Thesis Details


Thesis Title: The use of computational fluid dynamics to optimize liquor flow profiles in fabric beam dyeing
Thesis Author: William Alex Rapp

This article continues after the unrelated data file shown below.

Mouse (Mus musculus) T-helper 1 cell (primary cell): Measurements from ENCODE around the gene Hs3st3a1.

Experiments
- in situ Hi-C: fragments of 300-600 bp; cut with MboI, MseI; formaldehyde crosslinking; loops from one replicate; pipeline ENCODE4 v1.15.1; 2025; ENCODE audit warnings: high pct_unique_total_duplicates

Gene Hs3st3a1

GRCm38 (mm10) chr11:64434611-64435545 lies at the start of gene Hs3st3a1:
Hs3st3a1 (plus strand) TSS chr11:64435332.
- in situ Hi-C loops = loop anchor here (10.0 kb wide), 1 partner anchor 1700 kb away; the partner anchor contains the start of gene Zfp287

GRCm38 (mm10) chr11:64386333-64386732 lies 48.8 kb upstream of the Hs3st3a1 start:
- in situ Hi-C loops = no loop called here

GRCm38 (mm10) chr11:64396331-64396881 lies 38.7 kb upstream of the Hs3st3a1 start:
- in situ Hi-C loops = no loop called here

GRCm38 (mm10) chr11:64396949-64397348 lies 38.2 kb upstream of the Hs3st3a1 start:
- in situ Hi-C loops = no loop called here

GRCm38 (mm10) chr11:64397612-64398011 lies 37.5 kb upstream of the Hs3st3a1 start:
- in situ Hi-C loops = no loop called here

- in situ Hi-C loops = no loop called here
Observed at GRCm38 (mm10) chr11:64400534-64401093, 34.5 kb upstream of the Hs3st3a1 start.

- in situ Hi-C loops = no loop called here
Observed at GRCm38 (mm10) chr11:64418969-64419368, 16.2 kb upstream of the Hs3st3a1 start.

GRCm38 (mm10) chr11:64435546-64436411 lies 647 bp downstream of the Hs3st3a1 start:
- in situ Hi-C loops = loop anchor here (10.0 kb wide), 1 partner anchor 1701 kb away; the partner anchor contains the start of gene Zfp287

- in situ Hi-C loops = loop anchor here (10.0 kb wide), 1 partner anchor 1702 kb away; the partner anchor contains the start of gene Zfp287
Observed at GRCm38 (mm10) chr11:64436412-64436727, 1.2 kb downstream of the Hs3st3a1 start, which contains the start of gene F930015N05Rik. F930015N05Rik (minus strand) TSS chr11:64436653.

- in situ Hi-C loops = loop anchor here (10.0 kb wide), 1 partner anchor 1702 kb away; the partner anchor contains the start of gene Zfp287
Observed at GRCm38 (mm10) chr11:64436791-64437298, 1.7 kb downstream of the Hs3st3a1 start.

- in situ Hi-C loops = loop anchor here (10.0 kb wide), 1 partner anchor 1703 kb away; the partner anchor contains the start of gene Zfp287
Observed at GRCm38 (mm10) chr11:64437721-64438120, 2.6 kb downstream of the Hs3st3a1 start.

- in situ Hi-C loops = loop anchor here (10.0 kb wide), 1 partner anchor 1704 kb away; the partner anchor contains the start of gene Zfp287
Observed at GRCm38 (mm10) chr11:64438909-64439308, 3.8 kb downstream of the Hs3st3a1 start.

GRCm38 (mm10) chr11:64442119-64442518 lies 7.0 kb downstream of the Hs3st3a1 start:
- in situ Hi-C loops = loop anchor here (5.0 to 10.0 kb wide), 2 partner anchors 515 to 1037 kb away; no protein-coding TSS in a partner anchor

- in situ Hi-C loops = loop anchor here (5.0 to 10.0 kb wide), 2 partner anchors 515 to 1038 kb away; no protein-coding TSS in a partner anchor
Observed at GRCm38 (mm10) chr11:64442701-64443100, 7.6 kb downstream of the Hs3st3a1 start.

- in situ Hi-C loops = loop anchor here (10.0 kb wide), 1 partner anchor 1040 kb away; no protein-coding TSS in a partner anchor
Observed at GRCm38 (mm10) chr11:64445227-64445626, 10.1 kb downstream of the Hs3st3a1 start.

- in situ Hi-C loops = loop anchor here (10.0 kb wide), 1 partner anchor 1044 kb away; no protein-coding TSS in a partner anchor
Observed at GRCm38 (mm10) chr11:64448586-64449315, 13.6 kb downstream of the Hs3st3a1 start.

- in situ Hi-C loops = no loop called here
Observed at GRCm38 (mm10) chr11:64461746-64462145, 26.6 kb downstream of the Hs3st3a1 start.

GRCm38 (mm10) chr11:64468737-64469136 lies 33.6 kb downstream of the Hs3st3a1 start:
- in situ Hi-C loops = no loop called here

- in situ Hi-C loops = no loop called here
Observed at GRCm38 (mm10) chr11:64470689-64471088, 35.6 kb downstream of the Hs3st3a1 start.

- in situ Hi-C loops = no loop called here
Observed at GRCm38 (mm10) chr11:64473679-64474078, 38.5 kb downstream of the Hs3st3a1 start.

Abstract: The most important goal to a dyer is to apply evenly the dyestuffs to the fabric. The basic mechanics of fabric beam dyeing provide a major disadvantage compared to jet dyeing. A higher risk of unlevelness and a lack of understanding of flow through a beam has deterred many dyers from taking advantage of the benefits of fabric beam dyeing. A computational fluid dynamic (CFD) model was used in this work to theoretically test beam dyeing parameters such as fabric permeability, beam density, liquor flow rate, and the position of blank-off collars. The CFD analysis could allow beam dyers to improve quality and/or increase dyeing productivity by providing guidelines to improve side-center levelness and shading from the bottom to the top of the fabric beam. The goal of the analysis was to determine the conditions that produced the lowest percent differences in flow for both the side-center on top of the beam and top-bottom in the core of the fabric beam. Minimizing the percent difference in flow should minimize the differences in dye exhaustion between the areas. Flow losses in the axial direction, or between the layers of fabric, increased the percent differences in flow. Beams with high densities minimized the axial flow. Two fabrics tested both used the lowest percent collar displacements to achieve the lowest percent flow differences, but the fabric with higher axial losses was affected less by the position of the displacement collar. The amount of liquor flow did not affect the percent flow differences, but a correlation between the shade depth at specific positions throughout the beam and its calculated flow showed a relationship where improvements in flow increase the dye exhaustion, but did not increase the dye exhaustion above a critical flow rate.